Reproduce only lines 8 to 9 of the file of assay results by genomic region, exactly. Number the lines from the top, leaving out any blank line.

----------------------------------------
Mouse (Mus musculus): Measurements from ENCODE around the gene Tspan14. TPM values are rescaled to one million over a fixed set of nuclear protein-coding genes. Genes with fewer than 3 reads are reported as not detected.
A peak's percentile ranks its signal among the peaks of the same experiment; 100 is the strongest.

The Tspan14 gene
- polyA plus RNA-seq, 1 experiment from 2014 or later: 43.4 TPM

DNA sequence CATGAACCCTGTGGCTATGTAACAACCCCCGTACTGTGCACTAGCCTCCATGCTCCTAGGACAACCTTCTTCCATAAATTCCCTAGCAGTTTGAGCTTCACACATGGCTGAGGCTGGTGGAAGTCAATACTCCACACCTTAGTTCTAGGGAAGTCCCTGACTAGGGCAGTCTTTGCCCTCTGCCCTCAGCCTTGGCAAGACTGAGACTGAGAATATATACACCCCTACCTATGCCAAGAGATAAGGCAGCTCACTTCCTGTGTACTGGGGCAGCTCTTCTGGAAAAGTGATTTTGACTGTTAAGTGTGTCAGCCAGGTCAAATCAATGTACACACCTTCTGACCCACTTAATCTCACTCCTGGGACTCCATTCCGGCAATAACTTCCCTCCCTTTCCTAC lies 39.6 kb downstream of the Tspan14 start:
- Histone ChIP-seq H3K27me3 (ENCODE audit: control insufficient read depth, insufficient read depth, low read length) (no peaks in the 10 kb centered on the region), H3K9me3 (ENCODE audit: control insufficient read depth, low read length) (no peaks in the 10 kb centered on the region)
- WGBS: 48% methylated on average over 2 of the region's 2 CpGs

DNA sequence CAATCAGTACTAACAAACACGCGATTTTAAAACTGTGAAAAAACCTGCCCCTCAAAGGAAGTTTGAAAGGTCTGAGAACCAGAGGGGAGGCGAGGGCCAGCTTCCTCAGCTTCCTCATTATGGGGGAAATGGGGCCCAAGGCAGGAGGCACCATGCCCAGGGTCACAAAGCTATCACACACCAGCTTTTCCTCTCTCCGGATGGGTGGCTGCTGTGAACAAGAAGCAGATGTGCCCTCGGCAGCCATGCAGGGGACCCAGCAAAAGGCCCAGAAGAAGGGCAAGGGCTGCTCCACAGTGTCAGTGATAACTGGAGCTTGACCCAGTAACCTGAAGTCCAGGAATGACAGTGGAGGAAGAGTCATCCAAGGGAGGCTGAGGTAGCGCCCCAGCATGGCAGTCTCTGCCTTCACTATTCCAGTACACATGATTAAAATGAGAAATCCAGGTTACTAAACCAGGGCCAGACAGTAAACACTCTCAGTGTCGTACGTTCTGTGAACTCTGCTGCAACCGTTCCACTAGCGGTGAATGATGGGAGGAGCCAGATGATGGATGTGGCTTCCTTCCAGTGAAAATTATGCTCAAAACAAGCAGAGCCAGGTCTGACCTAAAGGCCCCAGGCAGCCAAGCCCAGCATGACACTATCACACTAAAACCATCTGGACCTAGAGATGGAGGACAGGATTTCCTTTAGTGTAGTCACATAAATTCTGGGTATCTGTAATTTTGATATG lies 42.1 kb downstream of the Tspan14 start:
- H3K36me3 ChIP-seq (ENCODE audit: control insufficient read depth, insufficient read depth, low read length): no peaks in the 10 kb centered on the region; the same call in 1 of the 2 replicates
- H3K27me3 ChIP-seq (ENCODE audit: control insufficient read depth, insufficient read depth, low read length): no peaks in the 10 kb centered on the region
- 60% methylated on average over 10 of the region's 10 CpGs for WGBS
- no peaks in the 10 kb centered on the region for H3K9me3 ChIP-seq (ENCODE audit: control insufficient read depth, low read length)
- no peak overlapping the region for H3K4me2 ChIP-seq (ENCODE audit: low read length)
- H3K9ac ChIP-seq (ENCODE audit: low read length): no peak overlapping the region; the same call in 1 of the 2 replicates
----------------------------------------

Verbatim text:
DNA sequence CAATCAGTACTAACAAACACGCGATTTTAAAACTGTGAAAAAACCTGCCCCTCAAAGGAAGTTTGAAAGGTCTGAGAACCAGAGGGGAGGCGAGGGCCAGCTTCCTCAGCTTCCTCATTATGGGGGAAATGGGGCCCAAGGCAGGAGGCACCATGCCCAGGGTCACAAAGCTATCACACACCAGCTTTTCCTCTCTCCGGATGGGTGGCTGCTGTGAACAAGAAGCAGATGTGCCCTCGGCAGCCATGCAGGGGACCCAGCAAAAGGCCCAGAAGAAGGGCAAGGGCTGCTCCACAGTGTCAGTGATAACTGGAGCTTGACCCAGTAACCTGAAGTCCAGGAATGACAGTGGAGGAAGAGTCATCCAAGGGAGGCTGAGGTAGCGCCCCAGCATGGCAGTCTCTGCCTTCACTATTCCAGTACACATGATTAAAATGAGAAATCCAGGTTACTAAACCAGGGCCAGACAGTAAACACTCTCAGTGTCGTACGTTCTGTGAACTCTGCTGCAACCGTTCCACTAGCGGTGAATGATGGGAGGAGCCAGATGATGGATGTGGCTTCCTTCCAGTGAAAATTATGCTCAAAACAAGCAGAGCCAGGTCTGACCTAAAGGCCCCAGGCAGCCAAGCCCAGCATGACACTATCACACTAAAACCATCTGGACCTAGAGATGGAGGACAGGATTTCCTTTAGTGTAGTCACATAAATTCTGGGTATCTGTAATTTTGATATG lies 42.1 kb downstream of the Tspan14 start:
- H3K36me3 ChIP-seq (ENCODE audit: control insufficient read depth, insufficient read depth, low read length): no peaks in the 10 kb centered on the region; the same call in 1 of the 2 replicates